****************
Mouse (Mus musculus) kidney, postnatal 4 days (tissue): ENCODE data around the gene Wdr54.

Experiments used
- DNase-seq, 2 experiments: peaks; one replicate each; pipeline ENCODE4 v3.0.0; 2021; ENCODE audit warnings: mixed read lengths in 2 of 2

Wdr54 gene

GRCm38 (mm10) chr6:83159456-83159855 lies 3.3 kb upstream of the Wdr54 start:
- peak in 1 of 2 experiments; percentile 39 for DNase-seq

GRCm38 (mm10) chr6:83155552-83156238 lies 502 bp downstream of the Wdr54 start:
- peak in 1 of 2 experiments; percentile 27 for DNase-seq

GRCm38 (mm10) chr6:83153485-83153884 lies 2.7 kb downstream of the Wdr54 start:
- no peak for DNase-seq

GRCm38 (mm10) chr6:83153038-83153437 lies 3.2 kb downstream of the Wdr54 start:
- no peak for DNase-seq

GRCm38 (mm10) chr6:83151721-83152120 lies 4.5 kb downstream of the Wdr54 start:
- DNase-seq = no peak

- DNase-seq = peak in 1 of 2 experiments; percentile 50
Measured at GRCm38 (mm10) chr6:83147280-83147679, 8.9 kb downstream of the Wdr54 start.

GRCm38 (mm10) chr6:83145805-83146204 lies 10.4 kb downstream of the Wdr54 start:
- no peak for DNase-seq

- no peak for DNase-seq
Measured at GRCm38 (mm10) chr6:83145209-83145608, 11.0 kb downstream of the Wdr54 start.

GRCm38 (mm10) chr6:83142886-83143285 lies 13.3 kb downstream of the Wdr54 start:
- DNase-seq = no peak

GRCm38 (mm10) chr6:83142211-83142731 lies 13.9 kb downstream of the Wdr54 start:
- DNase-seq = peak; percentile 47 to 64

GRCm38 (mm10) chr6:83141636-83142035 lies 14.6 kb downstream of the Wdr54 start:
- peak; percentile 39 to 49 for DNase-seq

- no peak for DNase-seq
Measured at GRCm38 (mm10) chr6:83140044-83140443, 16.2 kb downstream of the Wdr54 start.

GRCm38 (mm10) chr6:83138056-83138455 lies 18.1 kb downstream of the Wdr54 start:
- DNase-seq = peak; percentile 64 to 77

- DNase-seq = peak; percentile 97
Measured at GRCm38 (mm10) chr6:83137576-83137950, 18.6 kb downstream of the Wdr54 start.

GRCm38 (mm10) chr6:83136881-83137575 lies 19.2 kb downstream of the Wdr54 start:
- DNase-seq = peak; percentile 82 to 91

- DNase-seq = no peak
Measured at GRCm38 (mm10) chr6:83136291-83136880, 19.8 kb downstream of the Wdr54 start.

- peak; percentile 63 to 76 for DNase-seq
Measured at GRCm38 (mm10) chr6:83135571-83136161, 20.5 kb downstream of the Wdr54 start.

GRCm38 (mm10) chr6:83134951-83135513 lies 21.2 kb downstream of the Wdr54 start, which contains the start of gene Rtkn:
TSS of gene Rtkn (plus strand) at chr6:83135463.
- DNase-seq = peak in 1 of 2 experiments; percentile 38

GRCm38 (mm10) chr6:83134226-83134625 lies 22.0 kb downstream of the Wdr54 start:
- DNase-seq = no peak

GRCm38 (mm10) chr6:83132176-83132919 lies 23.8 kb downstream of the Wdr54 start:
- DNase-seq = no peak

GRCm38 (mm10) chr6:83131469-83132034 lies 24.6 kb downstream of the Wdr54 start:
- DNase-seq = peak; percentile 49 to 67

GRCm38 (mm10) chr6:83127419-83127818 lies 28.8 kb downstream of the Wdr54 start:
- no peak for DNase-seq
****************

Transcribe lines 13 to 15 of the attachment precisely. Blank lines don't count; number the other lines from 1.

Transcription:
GRCm38 (mm10) chr6:83151721-83152120 lies 4.5 kb downstream of the Wdr54 start:
- DNase-seq = no peak

- DNase-seq = peak in 1 of 2 experiments; percentile 50